Which is why George needs to be so very bold. The cuts are unavoidable. But cuts without the accompanying specifics are a recipe for 20 years of public sector misery.

The Irish government has been specific on how the cash will be found - by cutting benefits and public sector pay. George needs to be equally specific.

Monday, December 14, 2009

Government By Deceit



Deception all round

Bliar's last Director of Public Prosecutions is now back practising law with Cherie at Matrix Chambers, the operation he set up with her in the late 1990s. A long-time Labour insider, he was appointed DPP in 2003 just after the invasion of Iraq, but it seems he's finally recognised a horribly inconvenient truth:

"The degree of deceit involved in our decision to go to war on Iraq becomes steadily clearer. This was a foreign policy disgrace of epic proportions and playing footsie on Sunday morning television* does nothing to repair the damage. It is now very difficult to avoid the conclusion that Tony Blair engaged in an alarming subterfuge... to mislead and cajole the British people into a deadly war they had made perfectly clear they didn’t want, and on a basis that it’s increasingly hard to believe even he found truly credible..."
Now given that Ken Macdonald went to work for Bliar after the invasion of Iraq, and after they hadn't found those notorious Weapons of Mass Destruction, you may think he is in no position to criticise. But let's park that.

The key point is the deceit. As Macdonald says, Bliar deceived us over WMD. Worse, large swathes of the British establishment - including the Tory Party - went along with that deceit. Whether for reasons of self-aggrandisement, or because they thought we needed to side with the yanks whatever, they went along with the wafer-thin fiction that Iraq's invisible WMD somehow posed a clear and present danger to us.

But of course, once discovered, such deceit has a price. As Macdonald puts it, "it rendered any affair of the heart between government and people no more than a wisp, like a lie in the wind. It broke faith."

And that's a pretty good summary of where we are overall. Right from the early days of so-called "triangulation", deceit has been at the very heart of this government's entire approach.

Consider just a few of catastrophes we blog so often on BOM:
  • The debt mountain - Brown's self-monitored "Golden Rules" were nothing more than a fiscal con, designed to reassure the financial markets while allowing him to stretch and break their so-called limits at his convenience; the definition of National Debt failed to account for his hundreds of billions of off-balance sheet liabilities, massively understating the true total
  • Public sector efficiency savings - the "non-cashable" Gershon programme allowed Brown to claim savings where none existed
  • Immigration - Labour claimed mass immigration would make us all richer: it has done nothing of the kind; in reality, it seems it was driven by Labour's desire to destroy the right in British politics
  • Edukayshun - Labour has dumbed down the UK exam system to make us think education is improving; in reality we are plummeting in the international league tables
  • Crime - Labour has spun the crime stats to make it look like crime is falling: in reality, violent crime - the stuff we really worry about - has risen
  • Climate change - Labour claims the "science is settled" and spends shedloads paying for research and propaganda to prove that; in reality, it is far from settled
  • Tax - Labour promised not to increase tax... enough said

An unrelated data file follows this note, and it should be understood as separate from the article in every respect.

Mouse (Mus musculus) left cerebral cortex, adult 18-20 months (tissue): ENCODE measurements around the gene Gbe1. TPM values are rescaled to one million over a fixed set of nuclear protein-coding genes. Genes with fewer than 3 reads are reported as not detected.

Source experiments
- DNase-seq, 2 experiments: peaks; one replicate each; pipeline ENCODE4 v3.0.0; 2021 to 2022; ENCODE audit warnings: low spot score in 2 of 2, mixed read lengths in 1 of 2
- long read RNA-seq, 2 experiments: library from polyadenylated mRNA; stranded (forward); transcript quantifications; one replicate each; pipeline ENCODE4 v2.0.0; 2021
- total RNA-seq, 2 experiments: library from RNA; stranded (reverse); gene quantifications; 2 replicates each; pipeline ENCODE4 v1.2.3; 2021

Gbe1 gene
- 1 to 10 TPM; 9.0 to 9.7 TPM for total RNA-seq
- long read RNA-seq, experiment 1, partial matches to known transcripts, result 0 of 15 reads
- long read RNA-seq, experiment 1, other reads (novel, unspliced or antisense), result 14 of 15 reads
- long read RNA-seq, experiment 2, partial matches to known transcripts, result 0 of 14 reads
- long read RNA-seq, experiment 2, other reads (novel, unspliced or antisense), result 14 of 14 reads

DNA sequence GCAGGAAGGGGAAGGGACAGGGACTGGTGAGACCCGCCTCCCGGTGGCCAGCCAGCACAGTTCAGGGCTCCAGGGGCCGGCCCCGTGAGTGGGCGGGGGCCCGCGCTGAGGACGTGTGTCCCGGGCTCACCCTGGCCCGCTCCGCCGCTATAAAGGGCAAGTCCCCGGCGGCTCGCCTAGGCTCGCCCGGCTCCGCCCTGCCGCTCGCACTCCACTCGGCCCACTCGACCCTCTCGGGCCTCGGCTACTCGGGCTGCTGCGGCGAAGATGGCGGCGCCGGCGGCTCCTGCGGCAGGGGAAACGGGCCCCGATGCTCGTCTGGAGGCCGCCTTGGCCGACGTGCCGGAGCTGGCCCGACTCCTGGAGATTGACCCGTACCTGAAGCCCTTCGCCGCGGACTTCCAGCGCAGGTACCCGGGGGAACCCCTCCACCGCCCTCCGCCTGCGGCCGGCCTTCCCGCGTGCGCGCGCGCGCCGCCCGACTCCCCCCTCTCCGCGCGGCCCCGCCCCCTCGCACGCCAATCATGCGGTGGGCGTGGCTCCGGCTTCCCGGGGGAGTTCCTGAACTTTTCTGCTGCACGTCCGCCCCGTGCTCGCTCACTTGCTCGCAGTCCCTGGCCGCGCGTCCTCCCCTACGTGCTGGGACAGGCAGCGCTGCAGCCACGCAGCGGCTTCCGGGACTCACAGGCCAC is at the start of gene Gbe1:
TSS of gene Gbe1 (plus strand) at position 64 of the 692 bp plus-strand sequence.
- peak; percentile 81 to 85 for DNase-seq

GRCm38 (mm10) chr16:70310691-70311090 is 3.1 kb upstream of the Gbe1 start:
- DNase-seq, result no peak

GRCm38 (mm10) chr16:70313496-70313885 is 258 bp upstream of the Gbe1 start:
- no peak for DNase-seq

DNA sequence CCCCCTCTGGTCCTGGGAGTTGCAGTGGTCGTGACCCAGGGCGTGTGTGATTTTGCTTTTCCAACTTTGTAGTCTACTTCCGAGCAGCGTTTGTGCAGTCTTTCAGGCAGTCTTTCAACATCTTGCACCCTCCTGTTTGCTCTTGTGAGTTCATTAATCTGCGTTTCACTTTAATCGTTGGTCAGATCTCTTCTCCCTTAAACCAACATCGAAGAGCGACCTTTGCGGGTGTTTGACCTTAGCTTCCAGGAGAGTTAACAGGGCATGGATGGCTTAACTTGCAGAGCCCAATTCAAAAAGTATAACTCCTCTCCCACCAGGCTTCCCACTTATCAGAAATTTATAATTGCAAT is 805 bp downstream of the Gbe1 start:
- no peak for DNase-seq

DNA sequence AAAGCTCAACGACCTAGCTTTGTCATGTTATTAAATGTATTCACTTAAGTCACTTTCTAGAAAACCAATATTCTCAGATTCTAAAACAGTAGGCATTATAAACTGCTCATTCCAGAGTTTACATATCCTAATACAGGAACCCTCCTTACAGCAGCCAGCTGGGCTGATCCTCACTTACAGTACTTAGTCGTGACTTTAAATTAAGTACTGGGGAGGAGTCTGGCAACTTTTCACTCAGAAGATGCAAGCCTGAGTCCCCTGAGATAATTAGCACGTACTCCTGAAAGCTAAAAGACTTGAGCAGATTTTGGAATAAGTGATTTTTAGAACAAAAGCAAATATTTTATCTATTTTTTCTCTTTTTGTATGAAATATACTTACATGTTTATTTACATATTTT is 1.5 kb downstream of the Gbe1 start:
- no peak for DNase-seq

Last week Tyler met a bunch of quite senior civil servants. They were pretty downhearted, and not just about the public spending outlook. As one of them explained en route to the tube afterwards, they have been corrupted by government spin.

These days, everything they do, from official statistics to the latest Pre-Budget Report, has to be shaped and spun to support the government line. Nothing is genuine any more, and it has corroded the entire civil service structure. Those that have done Labour's bidding have prospered, and those that haven't are now toiling in a Strategic Health Authority just outside Omsk.

Ultimately we get the governments we deserve, so why have we ended up like this? Do we like being deceived?

Well, no, of course not. But we are all suckers for a nice simple story. The real world is horribly complex, and we are crying out for someone credible to make sense of it for us. Especially someone like Bliar who has first convinced himself he's right.

Eventually of course, the real world will out, and no amount of deception can escape from it. But nobody likes facing up to harsh truths, and the last time we were there back in the 70s/80s the woman who dealt with them was reviled by a large section of the population. She got herself into the all-time lexicon of evil and remains there to this day.

Deception seems so much easier all round.


*Footnote In case you missed it, Bliar was paying footsie with Fern Britton on her new TV show. Ah, Fern, Fern. Tyler first met Fern in a lonely hotel room up North. She was sparkling and funny and warm and seemed so genuine. It was madness of course - Tyler was a boring financier and she was the hostess of Ready Steady Cook. Plus, she was the other side of a TV screen. But no more for that - Tyler was smitten, and watched with pleasure as her career blossomed. But then one day she let him down. Badly. She'd lost a sensational amount of weight, and was looking fantastic. She claimed she'd done it through diet and exercise and sheer willpower, and even started to lecture Tyler about how he could do the same if only he had as much self-discipline as her. Alas, it subsequently emerged that her new look was entirely down to the surgeon's knife and a large elastic band twanged tight round her stomach. How could she? How could she break faith? How could Tyler ever trust her again? Heartbreak. And now she's even playing footsie with the liar's liar.